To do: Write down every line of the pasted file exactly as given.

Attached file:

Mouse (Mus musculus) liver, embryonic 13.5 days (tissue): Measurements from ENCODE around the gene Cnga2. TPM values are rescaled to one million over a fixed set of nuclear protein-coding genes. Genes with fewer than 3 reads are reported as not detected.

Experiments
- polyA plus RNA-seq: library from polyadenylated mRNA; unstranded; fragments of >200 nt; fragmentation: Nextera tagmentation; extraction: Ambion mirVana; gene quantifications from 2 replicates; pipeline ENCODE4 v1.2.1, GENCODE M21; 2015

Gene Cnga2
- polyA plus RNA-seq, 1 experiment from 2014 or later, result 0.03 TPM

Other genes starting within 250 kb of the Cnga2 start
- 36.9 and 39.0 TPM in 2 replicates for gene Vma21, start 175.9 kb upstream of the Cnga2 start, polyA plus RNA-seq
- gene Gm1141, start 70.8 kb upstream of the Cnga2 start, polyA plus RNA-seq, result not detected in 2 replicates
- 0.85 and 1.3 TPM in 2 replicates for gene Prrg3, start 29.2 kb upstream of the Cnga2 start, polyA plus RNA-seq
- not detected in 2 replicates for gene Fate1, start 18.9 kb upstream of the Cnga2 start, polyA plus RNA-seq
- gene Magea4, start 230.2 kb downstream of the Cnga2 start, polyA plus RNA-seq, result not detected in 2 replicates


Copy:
Mouse (Mus musculus) liver, embryonic 13.5 days (tissue): Measurements from ENCODE around the gene Cnga2. TPM values are rescaled to one million over a fixed set of nuclear protein-coding genes. Genes with fewer than 3 reads are reported as not detected.

Experiments
- polyA plus RNA-seq: library from polyadenylated mRNA; unstranded; fragments of >200 nt; fragmentation: Nextera tagmentation; extraction: Ambion mirVana; gene quantifications from 2 replicates; pipeline ENCODE4 v1.2.1, GENCODE M21; 2015

Gene Cnga2
- polyA plus RNA-seq, 1 experiment from 2014 or later, result 0.03 TPM

Other genes starting within 250 kb of the Cnga2 start
- 36.9 and 39.0 TPM in 2 replicates for gene Vma21, start 175.9 kb upstream of the Cnga2 start, polyA plus RNA-seq
- gene Gm1141, start 70.8 kb upstream of the Cnga2 start, polyA plus RNA-seq, result not detected in 2 replicates
- 0.85 and 1.3 TPM in 2 replicates for gene Prrg3, start 29.2 kb upstream of the Cnga2 start, polyA plus RNA-seq
- not detected in 2 replicates for gene Fate1, start 18.9 kb upstream of the Cnga2 start, polyA plus RNA-seq
- gene Magea4, start 230.2 kb downstream of the Cnga2 start, polyA plus RNA-seq, result not detected in 2 replicates